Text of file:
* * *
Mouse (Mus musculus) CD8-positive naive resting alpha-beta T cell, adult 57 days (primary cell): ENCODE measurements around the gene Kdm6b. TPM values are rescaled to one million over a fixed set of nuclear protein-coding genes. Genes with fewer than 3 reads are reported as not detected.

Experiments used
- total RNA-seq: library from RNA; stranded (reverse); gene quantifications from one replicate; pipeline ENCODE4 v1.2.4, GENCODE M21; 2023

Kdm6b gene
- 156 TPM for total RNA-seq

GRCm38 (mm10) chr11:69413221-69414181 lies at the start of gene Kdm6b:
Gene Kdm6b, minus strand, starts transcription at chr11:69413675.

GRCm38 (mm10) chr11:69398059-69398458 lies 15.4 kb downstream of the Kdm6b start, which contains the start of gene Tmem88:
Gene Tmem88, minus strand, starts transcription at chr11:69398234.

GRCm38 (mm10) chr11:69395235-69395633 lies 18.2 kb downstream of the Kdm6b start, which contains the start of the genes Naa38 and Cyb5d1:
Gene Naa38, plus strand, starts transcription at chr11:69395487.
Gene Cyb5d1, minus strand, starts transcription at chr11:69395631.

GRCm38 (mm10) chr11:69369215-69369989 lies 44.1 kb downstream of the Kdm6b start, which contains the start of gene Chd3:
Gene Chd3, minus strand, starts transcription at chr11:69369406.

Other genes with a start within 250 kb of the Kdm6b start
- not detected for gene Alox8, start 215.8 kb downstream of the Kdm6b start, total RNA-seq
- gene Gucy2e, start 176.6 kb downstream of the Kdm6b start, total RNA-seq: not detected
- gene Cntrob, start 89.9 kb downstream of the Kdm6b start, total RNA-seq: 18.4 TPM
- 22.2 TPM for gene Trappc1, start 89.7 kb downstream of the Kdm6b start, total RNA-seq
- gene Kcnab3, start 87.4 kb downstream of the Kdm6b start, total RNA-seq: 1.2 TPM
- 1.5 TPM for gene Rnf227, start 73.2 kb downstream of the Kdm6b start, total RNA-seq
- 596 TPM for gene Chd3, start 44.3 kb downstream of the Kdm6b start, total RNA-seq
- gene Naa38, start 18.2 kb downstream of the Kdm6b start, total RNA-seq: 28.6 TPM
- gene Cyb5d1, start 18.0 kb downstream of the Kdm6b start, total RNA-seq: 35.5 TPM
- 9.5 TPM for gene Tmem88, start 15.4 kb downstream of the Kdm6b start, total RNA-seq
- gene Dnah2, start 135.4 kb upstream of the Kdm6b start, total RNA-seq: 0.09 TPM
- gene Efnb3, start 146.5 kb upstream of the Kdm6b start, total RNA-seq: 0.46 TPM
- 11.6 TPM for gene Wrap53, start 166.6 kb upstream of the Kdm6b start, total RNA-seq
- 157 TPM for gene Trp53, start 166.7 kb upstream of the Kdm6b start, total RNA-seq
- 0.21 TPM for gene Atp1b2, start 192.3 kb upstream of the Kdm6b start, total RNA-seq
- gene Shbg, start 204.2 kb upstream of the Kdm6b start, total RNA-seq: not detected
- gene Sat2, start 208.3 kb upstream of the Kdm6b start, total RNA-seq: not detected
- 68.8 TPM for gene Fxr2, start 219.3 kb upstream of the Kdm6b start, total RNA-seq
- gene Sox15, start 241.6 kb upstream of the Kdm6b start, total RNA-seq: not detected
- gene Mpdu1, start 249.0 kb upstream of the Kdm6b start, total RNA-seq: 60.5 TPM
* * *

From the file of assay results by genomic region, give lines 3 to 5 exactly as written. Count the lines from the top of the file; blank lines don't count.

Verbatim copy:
- total RNA-seq: library from RNA; stranded (reverse); gene quantifications from one replicate; pipeline ENCODE4 v1.2.4, GENCODE M21; 2023

Kdm6b gene
- 156 TPM for total RNA-seq